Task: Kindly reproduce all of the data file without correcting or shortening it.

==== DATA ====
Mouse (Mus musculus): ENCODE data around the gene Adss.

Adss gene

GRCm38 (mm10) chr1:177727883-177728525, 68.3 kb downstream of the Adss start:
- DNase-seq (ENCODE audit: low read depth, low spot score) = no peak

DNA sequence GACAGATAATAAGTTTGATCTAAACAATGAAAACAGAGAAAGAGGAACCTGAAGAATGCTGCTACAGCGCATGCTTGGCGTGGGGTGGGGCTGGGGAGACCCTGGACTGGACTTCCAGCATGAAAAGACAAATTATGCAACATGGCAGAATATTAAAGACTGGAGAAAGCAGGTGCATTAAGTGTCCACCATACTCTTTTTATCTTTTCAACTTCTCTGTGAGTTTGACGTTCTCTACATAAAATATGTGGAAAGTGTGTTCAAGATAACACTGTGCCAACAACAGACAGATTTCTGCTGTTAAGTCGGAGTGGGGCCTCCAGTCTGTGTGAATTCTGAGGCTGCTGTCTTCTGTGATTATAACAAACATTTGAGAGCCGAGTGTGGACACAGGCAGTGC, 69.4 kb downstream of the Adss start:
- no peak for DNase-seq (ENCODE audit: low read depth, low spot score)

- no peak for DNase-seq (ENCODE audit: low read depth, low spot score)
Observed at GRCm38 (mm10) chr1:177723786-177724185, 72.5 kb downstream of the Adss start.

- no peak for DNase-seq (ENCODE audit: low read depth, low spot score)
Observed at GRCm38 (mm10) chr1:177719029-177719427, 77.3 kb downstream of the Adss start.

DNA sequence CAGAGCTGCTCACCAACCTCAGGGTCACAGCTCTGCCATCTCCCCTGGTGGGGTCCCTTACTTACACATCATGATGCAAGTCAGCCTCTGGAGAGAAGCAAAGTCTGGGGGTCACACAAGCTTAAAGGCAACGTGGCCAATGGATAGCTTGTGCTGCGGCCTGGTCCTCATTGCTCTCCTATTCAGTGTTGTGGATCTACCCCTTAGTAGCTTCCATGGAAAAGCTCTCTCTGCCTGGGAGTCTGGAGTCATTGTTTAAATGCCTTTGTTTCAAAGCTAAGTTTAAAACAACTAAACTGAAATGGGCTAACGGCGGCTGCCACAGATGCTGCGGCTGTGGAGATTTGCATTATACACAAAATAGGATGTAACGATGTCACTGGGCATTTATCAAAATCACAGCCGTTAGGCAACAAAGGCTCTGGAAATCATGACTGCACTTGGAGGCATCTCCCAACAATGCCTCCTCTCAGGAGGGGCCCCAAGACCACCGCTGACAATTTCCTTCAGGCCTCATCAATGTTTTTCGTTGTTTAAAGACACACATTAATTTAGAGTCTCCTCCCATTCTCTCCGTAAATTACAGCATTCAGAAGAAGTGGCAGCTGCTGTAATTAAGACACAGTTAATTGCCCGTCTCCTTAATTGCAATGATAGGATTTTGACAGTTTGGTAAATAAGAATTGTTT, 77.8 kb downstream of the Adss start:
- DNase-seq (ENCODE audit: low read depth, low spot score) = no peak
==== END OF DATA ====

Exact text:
Mouse (Mus musculus): ENCODE data around the gene Adss.

Adss gene

GRCm38 (mm10) chr1:177727883-177728525, 68.3 kb downstream of the Adss start:
- DNase-seq (ENCODE audit: low read depth, low spot score) = no peak

DNA sequence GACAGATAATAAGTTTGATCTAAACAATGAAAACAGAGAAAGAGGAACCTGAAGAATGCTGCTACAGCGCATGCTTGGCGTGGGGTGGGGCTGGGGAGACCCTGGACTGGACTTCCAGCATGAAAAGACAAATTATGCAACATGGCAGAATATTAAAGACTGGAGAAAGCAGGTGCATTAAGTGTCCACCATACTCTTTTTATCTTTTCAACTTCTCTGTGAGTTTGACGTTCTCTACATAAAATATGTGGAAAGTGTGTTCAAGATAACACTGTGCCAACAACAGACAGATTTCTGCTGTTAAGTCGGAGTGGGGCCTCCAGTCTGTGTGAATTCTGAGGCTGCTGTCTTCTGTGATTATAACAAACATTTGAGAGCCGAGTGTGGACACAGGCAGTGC, 69.4 kb downstream of the Adss start:
- no peak for DNase-seq (ENCODE audit: low read depth, low spot score)

- no peak for DNase-seq (ENCODE audit: low read depth, low spot score)
Observed at GRCm38 (mm10) chr1:177723786-177724185, 72.5 kb downstream of the Adss start.

- no peak for DNase-seq (ENCODE audit: low read depth, low spot score)
Observed at GRCm38 (mm10) chr1:177719029-177719427, 77.3 kb downstream of the Adss start.

DNA sequence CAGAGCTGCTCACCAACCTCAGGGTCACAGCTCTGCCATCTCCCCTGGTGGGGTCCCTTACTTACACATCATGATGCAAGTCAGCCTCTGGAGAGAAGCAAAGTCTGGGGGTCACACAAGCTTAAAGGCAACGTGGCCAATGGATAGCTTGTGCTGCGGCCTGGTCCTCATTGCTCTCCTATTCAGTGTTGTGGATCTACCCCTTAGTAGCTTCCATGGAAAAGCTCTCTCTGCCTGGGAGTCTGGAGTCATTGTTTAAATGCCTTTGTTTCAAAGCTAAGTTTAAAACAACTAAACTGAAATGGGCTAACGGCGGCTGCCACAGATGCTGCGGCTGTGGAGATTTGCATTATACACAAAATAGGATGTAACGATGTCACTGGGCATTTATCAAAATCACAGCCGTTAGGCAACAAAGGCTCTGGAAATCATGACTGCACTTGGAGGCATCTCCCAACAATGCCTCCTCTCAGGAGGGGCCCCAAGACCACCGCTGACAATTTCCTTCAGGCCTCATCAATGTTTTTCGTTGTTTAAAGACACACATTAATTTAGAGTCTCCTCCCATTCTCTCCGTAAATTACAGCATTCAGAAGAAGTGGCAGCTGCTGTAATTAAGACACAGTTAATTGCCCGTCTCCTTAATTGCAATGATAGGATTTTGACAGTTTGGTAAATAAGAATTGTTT, 77.8 kb downstream of the Adss start:
- DNase-seq (ENCODE audit: low read depth, low spot score) = no peak